by Lisa B. Marshall
Back in October, British listener Phil Grainger wrote:
I struggle with speakers who don’t tell a story; they just use facts <boring>. Can you share your thoughts on effective storytelling?
Then just today, 17 year-old New York City listener, Kaci, sent me an email that read:
Do you have any advice on effectively telling a story?
If you’re a regular listener, you know that last week I started talking about what makes a compelling story, and today I have much more to add. Last week, I discussed the importance of getting attention from the start and including a memorable close. As examples, I talked about the movie Slumdog Millionaire and I also incorporated a very quick personal story. I used two different stories on purpose so that this week we could talk about additional fundamental features of effective stories. So, if you didn’t listen or read last week’s show you might want to do that now.
Why Is Storytelling Important
But, before we talk about the basic building blocks of a story, let me take a step back and briefly talk about why storytelling is so powerful. Humans have an instinctive predilection for stories. Think about it. Togo the caveman hunts the big wooly mammoth and he returns to tell his story by painting pictures on the cave walls. Today, Jon, comes back from a big night out at the bars and shares his story by posting gossip and photos on his Facebook wall.
We all tell stories. We tell stories of romantic love. We tell stories about our conflicts. We tell stories that explain how we got that distinctive scar on our knee.
If you’re trying to inform, persuade, motivate, or entertain, you need to incorporate stories. That means every time you speak, you should think about how to enhance your message with stories.
Stories Connect Communities
Stories connect people. Stories promote social cohesion, convey complex meaning, and communicate common values and rules. It’s how we learn from other people’s experiences. More importantly, stories provide a rich context for learning, which means we’re better able to remember a story’s ideas and act on them or share them with others. In fact, recent research suggests (Green, 2004; Escalas, 2007) that people accept ideas more readily when presented in a story than when presented as facts for analysis. I included references in the show notes if you are interested in learning more about that.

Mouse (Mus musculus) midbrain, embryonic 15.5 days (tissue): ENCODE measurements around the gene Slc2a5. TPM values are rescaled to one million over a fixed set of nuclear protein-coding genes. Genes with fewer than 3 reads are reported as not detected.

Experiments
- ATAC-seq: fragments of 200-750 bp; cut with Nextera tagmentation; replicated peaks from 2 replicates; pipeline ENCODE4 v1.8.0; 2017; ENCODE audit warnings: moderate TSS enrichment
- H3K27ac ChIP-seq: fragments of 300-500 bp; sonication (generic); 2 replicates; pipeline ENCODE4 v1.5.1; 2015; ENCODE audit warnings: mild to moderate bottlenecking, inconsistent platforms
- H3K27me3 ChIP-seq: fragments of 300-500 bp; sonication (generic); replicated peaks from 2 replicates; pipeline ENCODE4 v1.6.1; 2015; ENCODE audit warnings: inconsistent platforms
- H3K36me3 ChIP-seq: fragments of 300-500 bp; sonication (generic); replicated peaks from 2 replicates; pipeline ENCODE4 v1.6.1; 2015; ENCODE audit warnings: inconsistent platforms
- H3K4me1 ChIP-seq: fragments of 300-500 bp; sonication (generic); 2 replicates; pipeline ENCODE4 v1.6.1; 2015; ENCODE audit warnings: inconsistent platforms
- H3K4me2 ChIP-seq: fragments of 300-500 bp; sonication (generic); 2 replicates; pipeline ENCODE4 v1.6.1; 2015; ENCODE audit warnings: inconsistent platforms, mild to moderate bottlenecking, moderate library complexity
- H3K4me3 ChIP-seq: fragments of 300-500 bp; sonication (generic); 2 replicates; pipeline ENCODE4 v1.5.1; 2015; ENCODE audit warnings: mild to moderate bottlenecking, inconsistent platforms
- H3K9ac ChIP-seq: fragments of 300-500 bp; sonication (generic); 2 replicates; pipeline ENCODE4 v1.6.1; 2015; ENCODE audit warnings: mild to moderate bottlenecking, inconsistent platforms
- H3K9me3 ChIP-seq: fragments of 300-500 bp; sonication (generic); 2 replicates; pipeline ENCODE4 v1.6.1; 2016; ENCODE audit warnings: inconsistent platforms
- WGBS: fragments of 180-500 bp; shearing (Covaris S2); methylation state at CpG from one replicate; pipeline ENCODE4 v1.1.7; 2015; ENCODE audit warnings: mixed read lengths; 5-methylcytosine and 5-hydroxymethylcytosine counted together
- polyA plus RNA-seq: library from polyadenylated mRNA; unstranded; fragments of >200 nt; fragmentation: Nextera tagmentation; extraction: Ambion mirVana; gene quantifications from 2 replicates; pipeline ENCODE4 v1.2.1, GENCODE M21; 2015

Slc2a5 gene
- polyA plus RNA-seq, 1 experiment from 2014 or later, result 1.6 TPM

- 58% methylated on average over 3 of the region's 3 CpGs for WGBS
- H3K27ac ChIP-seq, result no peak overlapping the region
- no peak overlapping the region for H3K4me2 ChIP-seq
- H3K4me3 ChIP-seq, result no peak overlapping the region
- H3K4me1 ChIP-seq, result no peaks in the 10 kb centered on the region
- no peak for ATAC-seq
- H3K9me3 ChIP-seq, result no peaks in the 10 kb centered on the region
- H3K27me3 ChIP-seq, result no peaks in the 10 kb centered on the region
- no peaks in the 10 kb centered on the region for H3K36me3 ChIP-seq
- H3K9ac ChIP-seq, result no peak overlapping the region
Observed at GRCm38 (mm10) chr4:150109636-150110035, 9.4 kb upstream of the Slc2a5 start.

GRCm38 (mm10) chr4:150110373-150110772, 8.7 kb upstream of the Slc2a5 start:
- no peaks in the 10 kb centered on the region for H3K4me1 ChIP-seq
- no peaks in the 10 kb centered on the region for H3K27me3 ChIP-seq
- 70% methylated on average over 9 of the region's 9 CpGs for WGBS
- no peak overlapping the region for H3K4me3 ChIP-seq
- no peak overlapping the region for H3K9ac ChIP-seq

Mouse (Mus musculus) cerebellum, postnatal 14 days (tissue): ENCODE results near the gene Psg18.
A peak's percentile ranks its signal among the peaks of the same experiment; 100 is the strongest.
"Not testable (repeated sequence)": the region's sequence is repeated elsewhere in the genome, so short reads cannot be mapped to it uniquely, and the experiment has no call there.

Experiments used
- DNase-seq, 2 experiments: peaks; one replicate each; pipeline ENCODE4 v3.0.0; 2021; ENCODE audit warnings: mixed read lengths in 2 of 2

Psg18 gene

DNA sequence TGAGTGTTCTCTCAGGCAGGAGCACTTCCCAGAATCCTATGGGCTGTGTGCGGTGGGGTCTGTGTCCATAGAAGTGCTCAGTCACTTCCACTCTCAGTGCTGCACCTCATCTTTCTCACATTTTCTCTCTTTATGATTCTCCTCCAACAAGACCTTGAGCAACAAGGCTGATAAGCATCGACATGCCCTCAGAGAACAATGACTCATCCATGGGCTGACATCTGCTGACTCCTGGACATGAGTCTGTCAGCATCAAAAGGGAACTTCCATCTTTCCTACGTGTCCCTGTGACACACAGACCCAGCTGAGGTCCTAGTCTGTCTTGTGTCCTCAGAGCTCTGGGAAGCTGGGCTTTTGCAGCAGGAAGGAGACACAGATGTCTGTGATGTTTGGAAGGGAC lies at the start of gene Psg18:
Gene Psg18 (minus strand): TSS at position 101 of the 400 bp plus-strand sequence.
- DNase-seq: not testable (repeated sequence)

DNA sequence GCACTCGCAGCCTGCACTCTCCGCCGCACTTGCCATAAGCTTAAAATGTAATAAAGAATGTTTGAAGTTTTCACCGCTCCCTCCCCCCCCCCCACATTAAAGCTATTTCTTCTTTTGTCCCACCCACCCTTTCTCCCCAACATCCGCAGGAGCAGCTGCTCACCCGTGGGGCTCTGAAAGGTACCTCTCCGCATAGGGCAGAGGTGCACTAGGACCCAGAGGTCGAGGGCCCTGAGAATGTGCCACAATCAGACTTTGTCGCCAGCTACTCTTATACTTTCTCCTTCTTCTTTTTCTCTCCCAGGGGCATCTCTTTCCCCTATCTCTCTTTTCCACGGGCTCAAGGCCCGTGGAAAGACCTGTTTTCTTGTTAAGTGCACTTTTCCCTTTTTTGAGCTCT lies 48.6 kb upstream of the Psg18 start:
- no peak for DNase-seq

So basically what I’m saying is this: if you’re trying to inform, persuade, motivate, or entertain, you need to incorporate stories. Yes, that means, every time you speak, you should think about how to enhance your message with stories.
What Is A Story?
In my experience, many people struggle with creating and telling stories. I’m not exactly sure why. Maybe it’s because they think storytelling is something bigger than it really is.
Stories are just a sequence of actions or events. Ira Glass, who is a master storyteller and the host of NPR’s This American Life, says a story is a person saying, “This happened, and that led to this next thing, and this next thing and so on; one thing following another. And some things in the sequence can be: then that made me think of this, and that made me say this.”
Putting actions into a sequence is a story. It’s that simple. And stories make listening to anything more interesting. Last week I could have said, “I saw Slumdog Millionaire.” Instead, I explained a sequence of actions: my husband making a suggestion, me needing to do work, but ultimately deciding to go to the movie anyway.
So did you notice how I worked in that minor internal conflict? Many times stories are created by an internal or external struggle between opposing forces. In Slumdog Millionaire, the main character is torn between his sense of loyalty to his brother and his love for a girl.
Usually a story begins by establishing the setting. Slumdog Millionaire starts with images of present day slums in Mumbai, India. This tells us where and when the actions take place. The purpose is to engage us or transport us directly into the story. Research (Green, 2004) suggests that the closer our prior experiences and knowledge are to the story, the more we’ll be engaged.
So what does this mean for everyday storytellers, like us? You know, people who tell stories at the dinner table, at parties, during interviews, or maybe even during work presentations. It just means we need to establish a setting--one that the listeners can easily relate to.